Reviewed 3/11/2019

To Fight Against this Age, by Rob Riemen

On Fascism and Humanism
Rob Riemen
New York: W. W. Norton & Company, January 2018




ISBN-13 978-0-393-63586-7
ISBN-10 0-393-63586-4 171pp. SC/SF $19.95

In its Introduction, this brief and cogent book remembers Leone Ginzberg, a Russian Jew born in 1909 who emigrated with his family to Italy. He became a professor of literature and, when Mussolini came to power, one of the ten professors who refused to sign Il Duce's loyalty oath. He joined the resistance, was arrested and deported. When Mussolini fell, he returned to fight the Nazis who had taken over — only to be imprisoned and tortured to death by them.

The first essay, "The Eternal Return of Fascism," recounts how fascism arose in Europe during the 1930s and assesses the likelihood of its reawakening. The second, "The Return of Europa," is a lament for the lost humanity of the continent of which "that beautiful Phoenician princess" is muse and mentor. The author calls it a story, but it more closely resembles a long lecture about the twentieth-century corruption brought about by technocrats who banished spirituality, whether religious or philosophical, from the culture.

"With the loss of spiritual values, not only did morals disappear but so did culture in the original meaning of the word: cultura animi, the 'cultivation of the soul.' The idea that man is a being who must elevate himself, who must rise above his instincts and physical needs, is central to the religious traditions of Judaism and Christianity. It is also integral to the humanistic teachings of Socrates and Spinoza. Only once we succeed in embodying our absolute spiritual goals are we worthy of life. Living in truth, doing what is right, creating beauty—only in these actions is man who he should be, only then will he be free. He who remains a slave to his desires, emotions, impulses, fears, and prejudices and does not know how to use his intellect cannot be free."

– page 38

I've called the book cogent, but that applies mostly to the Introduction. I found the remainder of the book disappointing. It is largely a recitation of the thoughts of scholars like Socrates, Sartre, and others (all male) and a diatribe against the modern dominance of science and technology, the attitude that only what can be measured matters. Nietzche, with his notion of "the death of God," figures prominently. The author tells us of of two elegant hotels, one past and one present, where he has spent rewarding times, and of a recent symposium at one, in which he took part thanks to a last-minute cancellation by another speaker.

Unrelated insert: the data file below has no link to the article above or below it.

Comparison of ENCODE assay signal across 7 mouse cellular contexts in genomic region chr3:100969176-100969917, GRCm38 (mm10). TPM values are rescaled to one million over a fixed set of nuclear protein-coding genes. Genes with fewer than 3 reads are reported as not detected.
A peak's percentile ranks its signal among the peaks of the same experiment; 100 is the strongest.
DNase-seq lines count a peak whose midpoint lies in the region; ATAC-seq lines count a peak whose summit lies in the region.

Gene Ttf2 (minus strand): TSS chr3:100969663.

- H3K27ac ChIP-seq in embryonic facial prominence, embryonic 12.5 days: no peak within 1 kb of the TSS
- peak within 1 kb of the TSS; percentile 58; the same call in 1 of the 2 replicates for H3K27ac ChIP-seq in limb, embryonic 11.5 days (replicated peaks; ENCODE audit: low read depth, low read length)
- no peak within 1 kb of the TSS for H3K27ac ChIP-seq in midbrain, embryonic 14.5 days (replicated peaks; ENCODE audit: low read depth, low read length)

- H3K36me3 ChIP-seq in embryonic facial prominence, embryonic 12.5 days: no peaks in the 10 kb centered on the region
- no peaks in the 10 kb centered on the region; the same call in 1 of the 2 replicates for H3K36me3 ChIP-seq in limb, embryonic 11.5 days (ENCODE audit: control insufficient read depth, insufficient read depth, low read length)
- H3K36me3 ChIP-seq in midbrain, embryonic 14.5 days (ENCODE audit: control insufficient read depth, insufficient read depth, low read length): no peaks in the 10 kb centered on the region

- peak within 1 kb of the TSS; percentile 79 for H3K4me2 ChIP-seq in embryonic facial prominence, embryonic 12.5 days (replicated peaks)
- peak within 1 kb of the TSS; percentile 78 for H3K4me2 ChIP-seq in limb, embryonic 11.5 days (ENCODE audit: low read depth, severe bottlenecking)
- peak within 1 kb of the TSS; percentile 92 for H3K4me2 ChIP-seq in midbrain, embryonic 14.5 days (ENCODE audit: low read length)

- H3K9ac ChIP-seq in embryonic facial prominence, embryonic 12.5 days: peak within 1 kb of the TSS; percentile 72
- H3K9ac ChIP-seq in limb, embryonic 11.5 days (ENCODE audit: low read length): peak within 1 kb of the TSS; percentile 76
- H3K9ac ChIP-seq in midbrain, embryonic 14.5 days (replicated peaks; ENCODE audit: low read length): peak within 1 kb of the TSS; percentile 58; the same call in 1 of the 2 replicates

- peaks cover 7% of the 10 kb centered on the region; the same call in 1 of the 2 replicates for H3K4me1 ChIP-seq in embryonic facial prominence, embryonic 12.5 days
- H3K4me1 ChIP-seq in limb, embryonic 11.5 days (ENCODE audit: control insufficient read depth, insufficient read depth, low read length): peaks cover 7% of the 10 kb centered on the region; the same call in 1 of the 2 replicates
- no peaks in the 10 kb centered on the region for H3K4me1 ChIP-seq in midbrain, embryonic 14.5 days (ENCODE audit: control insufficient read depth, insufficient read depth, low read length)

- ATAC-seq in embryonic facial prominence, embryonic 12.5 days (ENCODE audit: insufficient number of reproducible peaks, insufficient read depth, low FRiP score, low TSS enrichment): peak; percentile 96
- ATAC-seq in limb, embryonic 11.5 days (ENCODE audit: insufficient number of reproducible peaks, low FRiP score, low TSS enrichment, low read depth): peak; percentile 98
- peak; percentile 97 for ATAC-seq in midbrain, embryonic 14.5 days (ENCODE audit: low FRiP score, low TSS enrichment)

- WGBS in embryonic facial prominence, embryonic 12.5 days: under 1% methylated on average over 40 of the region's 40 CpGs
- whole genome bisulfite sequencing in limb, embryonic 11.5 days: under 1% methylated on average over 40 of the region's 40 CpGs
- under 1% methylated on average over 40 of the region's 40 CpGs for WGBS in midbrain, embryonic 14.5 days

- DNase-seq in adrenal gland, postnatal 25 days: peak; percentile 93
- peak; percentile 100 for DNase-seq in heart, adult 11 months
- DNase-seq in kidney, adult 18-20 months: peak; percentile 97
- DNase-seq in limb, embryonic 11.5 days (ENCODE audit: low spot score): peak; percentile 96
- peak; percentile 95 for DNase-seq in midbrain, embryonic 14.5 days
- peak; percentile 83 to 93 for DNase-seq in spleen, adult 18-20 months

I can sympathize with his distaste at the younger lecturer Shashi and his arrogant message that "science and technology, true solutions, have now replaced philosophy and religion with their true knowledge." But, really, Shashi seems an enemy put up only to be knocked down, and the author figuratively knocks him down again and again.1 After his one day at the symposium, Shashi is heard from no more.

The author makes valid points in this book. But he makes them too often, at too great a length, and supports them by citing too many scholars known mostly to Europeans. Perhaps the book is better in the original Dutch. Were it not for the Introduction, I would not recommend this English translation.

1 The late Oriana Fallaci does a better job of debunking such attitudes in her book If the Sun Dies — and, incidentally, she was also a member of the Italian resistance during World War II, helping her father at age 14.
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